Last month, a prisoner walked out of the Anchorage jail a free man. Unremarkable, except it was five months after his sentence ended. By the Department of Corrections’ own admission, the man — who the department would not name — spent nearly an extra six months incarcerated because of a clerical error in the computation of his complicated sentence.

  • On Tuesday, May 17, a prisoner walked out of the Anchorage Correctional Complex a free man. Unremarkably, it was five months after his sentence ended
  • The Department of Corrections admitted, the man – who the department would not name – spent nearly an extra six months incarcerated because of a clerical error in the computation of his complicated sentence
  • His case is an extreme example of a widespread and unconstitutional problem in Alaska’s criminal justice system
  • The Department of Corrections kept errors hidden if they hadn’t been discovered by state investigators, of more than 100 inmates in jail for days, weeks and even months after their sentences expired because of clerical errors, an analysis of data from the state ombudsman’s office shows
  • According to Alaskan news sources, there are two to three calls per month from people, almost in all rural Alaska jails, who claim they’ve been detained for longer than their sentences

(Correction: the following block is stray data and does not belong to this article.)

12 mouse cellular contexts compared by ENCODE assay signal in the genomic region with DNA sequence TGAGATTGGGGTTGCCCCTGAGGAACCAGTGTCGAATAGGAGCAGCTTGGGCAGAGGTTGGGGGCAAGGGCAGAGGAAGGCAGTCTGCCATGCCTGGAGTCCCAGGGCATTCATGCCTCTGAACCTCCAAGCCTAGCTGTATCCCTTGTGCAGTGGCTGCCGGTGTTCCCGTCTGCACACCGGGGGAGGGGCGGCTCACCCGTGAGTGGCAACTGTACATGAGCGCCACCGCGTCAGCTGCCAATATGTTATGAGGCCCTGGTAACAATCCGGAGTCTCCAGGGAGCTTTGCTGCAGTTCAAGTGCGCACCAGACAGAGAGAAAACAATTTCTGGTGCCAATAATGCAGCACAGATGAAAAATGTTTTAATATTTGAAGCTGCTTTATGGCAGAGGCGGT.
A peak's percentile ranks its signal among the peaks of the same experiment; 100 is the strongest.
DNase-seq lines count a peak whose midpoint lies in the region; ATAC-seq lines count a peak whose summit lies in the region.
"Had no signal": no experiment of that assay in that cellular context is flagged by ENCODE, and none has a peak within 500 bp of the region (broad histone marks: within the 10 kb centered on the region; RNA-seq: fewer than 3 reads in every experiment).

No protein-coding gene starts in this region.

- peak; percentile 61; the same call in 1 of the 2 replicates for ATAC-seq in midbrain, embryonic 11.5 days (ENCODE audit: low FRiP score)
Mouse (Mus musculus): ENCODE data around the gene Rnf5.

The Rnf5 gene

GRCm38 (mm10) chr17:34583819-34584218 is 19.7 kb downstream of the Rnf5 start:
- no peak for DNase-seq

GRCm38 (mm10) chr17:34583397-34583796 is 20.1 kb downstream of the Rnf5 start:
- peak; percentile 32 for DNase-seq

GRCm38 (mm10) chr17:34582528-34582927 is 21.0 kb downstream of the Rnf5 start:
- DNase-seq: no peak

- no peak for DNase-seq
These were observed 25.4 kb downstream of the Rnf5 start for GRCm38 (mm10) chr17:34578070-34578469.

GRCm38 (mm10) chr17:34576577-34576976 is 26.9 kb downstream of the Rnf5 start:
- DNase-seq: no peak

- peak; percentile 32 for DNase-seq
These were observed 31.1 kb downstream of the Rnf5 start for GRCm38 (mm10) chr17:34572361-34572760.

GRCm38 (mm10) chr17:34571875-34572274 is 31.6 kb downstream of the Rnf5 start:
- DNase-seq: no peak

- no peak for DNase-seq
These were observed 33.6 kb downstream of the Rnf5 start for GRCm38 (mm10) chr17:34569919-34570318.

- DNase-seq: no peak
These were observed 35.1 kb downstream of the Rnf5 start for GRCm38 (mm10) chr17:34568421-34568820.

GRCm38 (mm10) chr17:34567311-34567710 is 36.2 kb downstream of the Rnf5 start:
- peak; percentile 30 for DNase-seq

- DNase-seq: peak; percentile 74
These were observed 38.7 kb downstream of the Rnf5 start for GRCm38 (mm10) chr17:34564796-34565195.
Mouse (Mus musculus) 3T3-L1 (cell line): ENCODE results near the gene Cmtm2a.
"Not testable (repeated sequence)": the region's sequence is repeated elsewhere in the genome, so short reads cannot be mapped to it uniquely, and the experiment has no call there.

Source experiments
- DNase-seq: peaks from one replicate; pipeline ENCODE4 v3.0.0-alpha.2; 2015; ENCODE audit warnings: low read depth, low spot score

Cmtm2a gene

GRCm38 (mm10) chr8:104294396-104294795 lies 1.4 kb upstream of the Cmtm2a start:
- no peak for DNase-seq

• Attorney Jim Bethel said in a statement “I’ve seen it a few days and I’ve seen it as long as a month. Those people are missing out on work, family life, subsistence, activities, holidays. They are missing out on their lives. I can’t think of anything worse, more unfair, than someone who is sitting in jail for no reason. That’s a miscarriage of justice”
  • The prisoner released in May would have cost the state at least $23,000.00 in unnecessary incarceration
  • A decade-old Alaska Supreme Court decision stripped inmates who have been incarcerated past their rightful release dates of their ability to sue the Department of Corrections for damages
  • Approximately 36 convicted inmates are released everyday, five people work on time accounts, according to DOC spokesman Corey Allen-Young
  • He may not be able to sue, but he is being given a gift certificate from the Department of Corrections, to be redeemed at a later date. Officials say he can use the extra months spent in custody as “credit” for “any future parole/probation violations” in his case.